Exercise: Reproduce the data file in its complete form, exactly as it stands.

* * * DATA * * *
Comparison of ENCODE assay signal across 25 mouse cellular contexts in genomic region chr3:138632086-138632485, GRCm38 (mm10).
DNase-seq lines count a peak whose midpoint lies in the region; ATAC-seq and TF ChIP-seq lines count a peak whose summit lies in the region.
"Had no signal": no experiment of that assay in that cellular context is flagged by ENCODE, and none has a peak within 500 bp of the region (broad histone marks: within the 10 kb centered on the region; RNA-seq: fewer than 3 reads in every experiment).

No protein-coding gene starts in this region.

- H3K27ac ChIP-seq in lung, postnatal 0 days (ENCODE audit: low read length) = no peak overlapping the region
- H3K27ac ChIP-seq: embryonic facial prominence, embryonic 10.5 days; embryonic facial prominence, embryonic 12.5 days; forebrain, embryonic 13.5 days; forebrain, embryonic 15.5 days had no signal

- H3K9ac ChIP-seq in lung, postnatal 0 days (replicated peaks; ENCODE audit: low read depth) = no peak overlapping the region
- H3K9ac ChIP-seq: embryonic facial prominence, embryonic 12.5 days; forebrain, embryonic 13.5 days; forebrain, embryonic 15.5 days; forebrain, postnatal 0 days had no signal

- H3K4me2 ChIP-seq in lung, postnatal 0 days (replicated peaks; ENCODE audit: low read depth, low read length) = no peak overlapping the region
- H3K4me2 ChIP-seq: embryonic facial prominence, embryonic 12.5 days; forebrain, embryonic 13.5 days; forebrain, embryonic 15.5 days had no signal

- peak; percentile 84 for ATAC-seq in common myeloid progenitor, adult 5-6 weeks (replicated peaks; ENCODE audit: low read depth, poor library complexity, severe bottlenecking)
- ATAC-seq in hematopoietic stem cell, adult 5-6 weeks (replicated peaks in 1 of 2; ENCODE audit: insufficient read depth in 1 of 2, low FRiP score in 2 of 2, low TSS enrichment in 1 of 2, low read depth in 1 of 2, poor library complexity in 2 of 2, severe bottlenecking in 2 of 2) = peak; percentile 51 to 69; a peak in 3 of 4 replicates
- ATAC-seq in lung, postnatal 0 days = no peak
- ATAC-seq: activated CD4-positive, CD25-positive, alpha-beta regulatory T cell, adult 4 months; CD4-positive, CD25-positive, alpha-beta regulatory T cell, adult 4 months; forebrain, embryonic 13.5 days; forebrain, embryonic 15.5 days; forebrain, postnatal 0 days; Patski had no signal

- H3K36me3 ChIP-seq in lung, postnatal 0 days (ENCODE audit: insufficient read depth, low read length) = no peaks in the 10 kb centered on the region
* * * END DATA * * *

Comparison of ENCODE assay signal across 25 mouse cellular contexts in genomic region chr3:138632086-138632485, GRCm38 (mm10).
DNase-seq lines count a peak whose midpoint lies in the region; ATAC-seq and TF ChIP-seq lines count a peak whose summit lies in the region.
"Had no signal": no experiment of that assay in that cellular context is flagged by ENCODE, and none has a peak within 500 bp of the region (broad histone marks: within the 10 kb centered on the region; RNA-seq: fewer than 3 reads in every experiment).

No protein-coding gene starts in this region.

- H3K27ac ChIP-seq in lung, postnatal 0 days (ENCODE audit: low read length) = no peak overlapping the region
- H3K27ac ChIP-seq: embryonic facial prominence, embryonic 10.5 days; embryonic facial prominence, embryonic 12.5 days; forebrain, embryonic 13.5 days; forebrain, embryonic 15.5 days had no signal

- H3K9ac ChIP-seq in lung, postnatal 0 days (replicated peaks; ENCODE audit: low read depth) = no peak overlapping the region
- H3K9ac ChIP-seq: embryonic facial prominence, embryonic 12.5 days; forebrain, embryonic 13.5 days; forebrain, embryonic 15.5 days; forebrain, postnatal 0 days had no signal

- H3K4me2 ChIP-seq in lung, postnatal 0 days (replicated peaks; ENCODE audit: low read depth, low read length) = no peak overlapping the region
- H3K4me2 ChIP-seq: embryonic facial prominence, embryonic 12.5 days; forebrain, embryonic 13.5 days; forebrain, embryonic 15.5 days had no signal

- peak; percentile 84 for ATAC-seq in common myeloid progenitor, adult 5-6 weeks (replicated peaks; ENCODE audit: low read depth, poor library complexity, severe bottlenecking)
- ATAC-seq in hematopoietic stem cell, adult 5-6 weeks (replicated peaks in 1 of 2; ENCODE audit: insufficient read depth in 1 of 2, low FRiP score in 2 of 2, low TSS enrichment in 1 of 2, low read depth in 1 of 2, poor library complexity in 2 of 2, severe bottlenecking in 2 of 2) = peak; percentile 51 to 69; a peak in 3 of 4 replicates
- ATAC-seq in lung, postnatal 0 days = no peak
- ATAC-seq: activated CD4-positive, CD25-positive, alpha-beta regulatory T cell, adult 4 months; CD4-positive, CD25-positive, alpha-beta regulatory T cell, adult 4 months; forebrain, embryonic 13.5 days; forebrain, embryonic 15.5 days; forebrain, postnatal 0 days; Patski had no signal

- H3K36me3 ChIP-seq in lung, postnatal 0 days (ENCODE audit: insufficient read depth, low read length) = no peaks in the 10 kb centered on the region